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The Ultimate Guide to Gluten-Free Survival Food

Stocking up your pantry with the right survival food is tricky enough, but for those of you with gluten intolerance or celiac disease, putting together a good selection of gluten-free survival food options may seem like quite a chore.

Gluten-free has been trending for a while now. The number of people who are gluten intolerant is increasing by the day. The gluten-free diet is a lifestyle change that many people make to avoid the unpleasant symptoms of celiac disease, wheat allergy, or non-celiac gluten sensitivity.

Bowl of Mixed Nuts

But what about when you need food on the go? Or when you’re traveling? Or simply looking for a quick and easy meal?

This guide will help you in making the right choice of food sources and alternatives for your gluten-free survival food preparations.

Things to Look for in Gluten-Free Survival Food

There are tons of products out there that claim to be gluten-free but actually are not. It can also be difficult to find ones that will not just satiate your hunger or cravings but also give you the energy and nutrients you need over a long period.

Before you grab the first thing on the shelf with a gluten-free logo, here are a few things to keep in mind.

Nutritional value

Some products labeled “wheat-free” or “gluten-free” may be very low on vitamins, minerals, trace elements, and other nutrients your body needs to function optimally. So make sure to keep a close eye on the ingredient lists and look for things like vitamin and mineral contents.

Food quality

Never trust the manufacturer’s claims, as some products may have undergone heavy processing and are full of preservatives and additives (hello, mystery ingredients). Sure, you want to avoid cooking, but when you are in an emergency, you are most probably operating on high-stress levels. So, you’ll want to ensure you eat healthily. Here again, scary ingredients on labels are what you need to look out for. Avoid these products at all costs.

Shelf life

Some survival foods are seasonal, meaning they may not withstand the rigors of summer or may not be meant for consumption in the winters. It is thus important to consider the time of year when stocking up. What is the current season? How long will the emergency last? If you feel the situation will extend from one season to another, you may need to stock up on products with long shelf lives.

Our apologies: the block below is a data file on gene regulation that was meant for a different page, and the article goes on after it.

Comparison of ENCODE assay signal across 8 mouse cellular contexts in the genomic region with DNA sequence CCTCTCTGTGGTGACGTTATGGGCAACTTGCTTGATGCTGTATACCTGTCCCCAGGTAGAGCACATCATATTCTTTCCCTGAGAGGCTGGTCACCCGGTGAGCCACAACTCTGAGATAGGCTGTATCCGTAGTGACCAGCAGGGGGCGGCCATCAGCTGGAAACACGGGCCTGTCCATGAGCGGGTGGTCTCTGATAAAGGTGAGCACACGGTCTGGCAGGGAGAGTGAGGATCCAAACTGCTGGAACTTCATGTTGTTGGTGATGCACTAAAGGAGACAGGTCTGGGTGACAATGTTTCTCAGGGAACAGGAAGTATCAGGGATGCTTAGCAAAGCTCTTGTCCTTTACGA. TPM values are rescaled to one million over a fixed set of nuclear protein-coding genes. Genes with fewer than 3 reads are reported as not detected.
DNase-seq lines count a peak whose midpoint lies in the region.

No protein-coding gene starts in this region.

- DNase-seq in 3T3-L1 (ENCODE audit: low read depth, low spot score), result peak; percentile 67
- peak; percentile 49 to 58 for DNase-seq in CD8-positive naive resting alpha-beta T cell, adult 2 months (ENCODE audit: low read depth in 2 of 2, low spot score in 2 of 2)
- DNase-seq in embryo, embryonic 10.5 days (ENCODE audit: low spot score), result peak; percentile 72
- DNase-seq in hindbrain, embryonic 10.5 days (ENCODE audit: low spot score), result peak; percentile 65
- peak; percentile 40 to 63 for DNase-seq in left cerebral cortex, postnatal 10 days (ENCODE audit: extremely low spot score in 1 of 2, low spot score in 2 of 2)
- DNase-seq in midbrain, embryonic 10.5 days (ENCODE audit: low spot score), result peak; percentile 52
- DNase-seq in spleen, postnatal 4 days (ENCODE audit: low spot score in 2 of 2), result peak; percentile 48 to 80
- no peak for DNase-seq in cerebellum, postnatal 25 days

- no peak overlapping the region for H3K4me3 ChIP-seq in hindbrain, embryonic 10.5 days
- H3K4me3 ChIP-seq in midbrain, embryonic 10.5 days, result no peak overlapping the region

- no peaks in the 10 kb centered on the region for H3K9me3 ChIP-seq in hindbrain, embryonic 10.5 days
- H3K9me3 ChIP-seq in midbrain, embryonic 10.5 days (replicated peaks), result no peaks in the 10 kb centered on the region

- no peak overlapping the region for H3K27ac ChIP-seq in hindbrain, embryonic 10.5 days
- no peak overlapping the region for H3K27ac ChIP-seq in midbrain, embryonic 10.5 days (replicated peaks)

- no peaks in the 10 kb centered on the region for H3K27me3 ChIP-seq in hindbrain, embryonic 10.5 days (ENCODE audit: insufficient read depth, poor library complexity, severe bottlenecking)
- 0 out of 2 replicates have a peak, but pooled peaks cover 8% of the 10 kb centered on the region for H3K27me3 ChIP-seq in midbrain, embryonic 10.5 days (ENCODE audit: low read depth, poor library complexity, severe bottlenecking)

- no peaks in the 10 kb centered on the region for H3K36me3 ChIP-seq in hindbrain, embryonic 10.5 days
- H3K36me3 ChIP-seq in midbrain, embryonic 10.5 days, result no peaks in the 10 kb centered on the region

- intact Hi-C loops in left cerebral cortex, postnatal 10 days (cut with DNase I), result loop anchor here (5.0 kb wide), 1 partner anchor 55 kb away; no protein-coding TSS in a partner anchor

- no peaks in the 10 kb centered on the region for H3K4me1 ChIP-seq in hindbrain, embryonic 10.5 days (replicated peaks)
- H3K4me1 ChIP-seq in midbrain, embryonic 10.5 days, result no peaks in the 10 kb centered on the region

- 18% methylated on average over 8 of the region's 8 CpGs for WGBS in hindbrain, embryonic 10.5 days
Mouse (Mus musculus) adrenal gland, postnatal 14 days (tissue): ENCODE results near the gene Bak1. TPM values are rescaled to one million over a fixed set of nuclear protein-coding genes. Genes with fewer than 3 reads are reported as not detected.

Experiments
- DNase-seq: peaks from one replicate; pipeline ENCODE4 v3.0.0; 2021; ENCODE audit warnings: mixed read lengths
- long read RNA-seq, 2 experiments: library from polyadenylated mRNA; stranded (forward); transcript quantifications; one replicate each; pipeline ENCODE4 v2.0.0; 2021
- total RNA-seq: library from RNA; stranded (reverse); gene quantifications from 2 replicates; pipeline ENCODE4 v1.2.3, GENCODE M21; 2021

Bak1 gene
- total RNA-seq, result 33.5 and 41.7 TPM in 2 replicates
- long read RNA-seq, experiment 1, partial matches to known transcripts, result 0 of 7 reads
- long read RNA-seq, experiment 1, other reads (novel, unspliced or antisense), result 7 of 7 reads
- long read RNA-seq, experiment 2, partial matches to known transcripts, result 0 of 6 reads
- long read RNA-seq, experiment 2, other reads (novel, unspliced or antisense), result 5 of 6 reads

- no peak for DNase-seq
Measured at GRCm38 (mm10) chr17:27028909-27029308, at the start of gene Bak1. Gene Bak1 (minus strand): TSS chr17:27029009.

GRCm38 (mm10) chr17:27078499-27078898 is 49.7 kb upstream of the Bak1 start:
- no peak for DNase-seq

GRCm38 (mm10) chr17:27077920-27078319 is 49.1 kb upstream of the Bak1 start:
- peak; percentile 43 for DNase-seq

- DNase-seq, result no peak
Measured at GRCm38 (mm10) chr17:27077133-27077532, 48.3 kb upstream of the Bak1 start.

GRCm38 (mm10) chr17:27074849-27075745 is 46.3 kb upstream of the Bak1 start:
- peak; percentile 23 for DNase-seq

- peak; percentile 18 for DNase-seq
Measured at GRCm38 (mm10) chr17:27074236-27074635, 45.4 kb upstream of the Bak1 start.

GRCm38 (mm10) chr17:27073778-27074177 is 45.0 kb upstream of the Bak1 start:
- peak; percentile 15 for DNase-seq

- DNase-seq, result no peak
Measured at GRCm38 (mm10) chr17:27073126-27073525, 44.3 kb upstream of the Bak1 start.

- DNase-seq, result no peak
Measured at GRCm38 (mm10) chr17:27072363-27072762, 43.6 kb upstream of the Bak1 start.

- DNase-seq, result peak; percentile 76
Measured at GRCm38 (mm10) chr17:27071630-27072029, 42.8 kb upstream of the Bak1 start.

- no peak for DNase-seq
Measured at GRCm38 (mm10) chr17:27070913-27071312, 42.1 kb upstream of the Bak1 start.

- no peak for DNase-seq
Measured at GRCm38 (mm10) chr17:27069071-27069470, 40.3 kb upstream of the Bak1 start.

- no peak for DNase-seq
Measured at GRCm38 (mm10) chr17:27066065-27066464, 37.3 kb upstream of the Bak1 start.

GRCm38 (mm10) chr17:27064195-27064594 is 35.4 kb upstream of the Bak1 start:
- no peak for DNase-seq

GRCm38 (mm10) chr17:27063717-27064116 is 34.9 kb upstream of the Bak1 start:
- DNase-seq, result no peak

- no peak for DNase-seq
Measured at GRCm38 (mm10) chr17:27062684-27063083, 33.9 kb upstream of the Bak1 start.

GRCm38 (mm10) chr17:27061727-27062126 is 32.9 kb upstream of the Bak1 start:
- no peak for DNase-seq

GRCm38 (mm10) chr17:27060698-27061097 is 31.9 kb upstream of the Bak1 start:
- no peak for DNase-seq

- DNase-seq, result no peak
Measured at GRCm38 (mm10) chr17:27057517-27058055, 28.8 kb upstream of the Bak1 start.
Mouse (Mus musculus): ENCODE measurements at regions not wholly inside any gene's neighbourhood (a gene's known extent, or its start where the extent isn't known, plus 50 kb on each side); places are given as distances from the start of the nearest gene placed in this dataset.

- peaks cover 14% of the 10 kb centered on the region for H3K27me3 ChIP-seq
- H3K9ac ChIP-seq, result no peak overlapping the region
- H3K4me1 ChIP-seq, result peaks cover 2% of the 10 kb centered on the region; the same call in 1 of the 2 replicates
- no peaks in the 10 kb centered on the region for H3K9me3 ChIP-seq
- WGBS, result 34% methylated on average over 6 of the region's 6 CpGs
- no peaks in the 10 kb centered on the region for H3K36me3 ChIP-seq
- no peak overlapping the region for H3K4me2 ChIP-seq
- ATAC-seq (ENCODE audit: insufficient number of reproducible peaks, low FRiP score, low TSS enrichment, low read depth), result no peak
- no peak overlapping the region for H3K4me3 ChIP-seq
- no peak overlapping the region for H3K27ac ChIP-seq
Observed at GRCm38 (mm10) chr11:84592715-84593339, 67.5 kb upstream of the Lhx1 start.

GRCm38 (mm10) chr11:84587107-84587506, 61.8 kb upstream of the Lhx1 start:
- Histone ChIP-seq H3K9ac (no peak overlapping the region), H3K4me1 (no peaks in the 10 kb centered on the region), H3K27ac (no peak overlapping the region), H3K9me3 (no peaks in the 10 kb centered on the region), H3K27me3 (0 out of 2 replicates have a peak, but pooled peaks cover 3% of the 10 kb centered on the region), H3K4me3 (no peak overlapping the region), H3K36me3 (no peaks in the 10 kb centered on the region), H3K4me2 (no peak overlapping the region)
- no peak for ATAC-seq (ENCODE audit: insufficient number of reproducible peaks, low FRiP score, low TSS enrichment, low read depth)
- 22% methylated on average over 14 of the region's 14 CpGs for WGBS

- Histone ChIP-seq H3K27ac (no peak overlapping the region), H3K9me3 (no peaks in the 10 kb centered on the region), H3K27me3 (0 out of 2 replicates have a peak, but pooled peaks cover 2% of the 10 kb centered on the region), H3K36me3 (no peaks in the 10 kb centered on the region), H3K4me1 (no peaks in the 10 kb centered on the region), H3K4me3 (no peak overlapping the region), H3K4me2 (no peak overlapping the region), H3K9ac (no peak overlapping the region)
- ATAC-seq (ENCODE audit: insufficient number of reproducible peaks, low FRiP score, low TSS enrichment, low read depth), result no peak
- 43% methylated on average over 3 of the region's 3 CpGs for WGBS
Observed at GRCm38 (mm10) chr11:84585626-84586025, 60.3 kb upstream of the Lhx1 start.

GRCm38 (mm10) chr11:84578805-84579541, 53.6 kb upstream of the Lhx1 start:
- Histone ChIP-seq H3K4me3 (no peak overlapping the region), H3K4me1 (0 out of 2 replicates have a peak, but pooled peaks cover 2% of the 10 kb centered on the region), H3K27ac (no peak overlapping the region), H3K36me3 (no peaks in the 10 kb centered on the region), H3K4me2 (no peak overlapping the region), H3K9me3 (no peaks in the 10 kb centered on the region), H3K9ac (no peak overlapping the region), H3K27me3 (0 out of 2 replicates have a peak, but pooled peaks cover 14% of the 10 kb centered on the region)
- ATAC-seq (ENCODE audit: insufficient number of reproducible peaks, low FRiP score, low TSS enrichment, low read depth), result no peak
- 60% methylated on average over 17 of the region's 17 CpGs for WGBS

Filled plastic containers isolated on white

Packaging durability

Many gluten-free survival food products tend to be sold loose. That said, you cannot just shove them into your backpack then head out to the woods. It is vital to pack survival food correctly, or you will end up with a mess or, worse, have nothing to eat. That said, choose food packed in durable containers that will not burst or spill easily.


No one wants to eat the same food for weeks or months. Ideally, you would want alternatives. To stay fit and healthy, though, it is best to combine gluten-free survival food that provides a variety of nutrients while keeping you satiated until you can restock.

Best Gluten-Free Survival Food

We’ve listed some of the best gluten-free food products you might need to stock up in your pantry or take with you if you’re on the go.

Canned Tomatoes

Canned tomatoes are a great option. They can last up to two years and are a great source of vitamins A and C and potassium. They are also versatile since you can use them in soups, stews, main dishes, and even desserts.


Rice is one of the best things to stock up on if you are trying to steer clear of gluten. Under the right conditions, it can keep for 10 years which is perfect for your gluten-free survival food stockpile. Plus, there is a wide variety of rice options, including brown and wild rice. You can also prepare it in different ways—mixed with different spices, herbs, salts, and even meats to turn it into anything from a side dish to the main course.

When storing rice, it is important to keep it in an airtight container. It is best stocked at a constant temperature of 70°F with oxygen absorbers to stretch its shelf life further.

Dehydrated Fruits and Vegetables

Organic Healthy Assorted Dried Fruit

Not only are they a tasty gluten-free survival food option, but dehydrated fruits and vegetables are a great addition to any survival pantry. They will last longer than their fresh counterparts, so they are perfect for long-term storage. They are also a great source of vitamins and fiber, which are essential in an emergency if you want to stay healthy and keep your energy level up.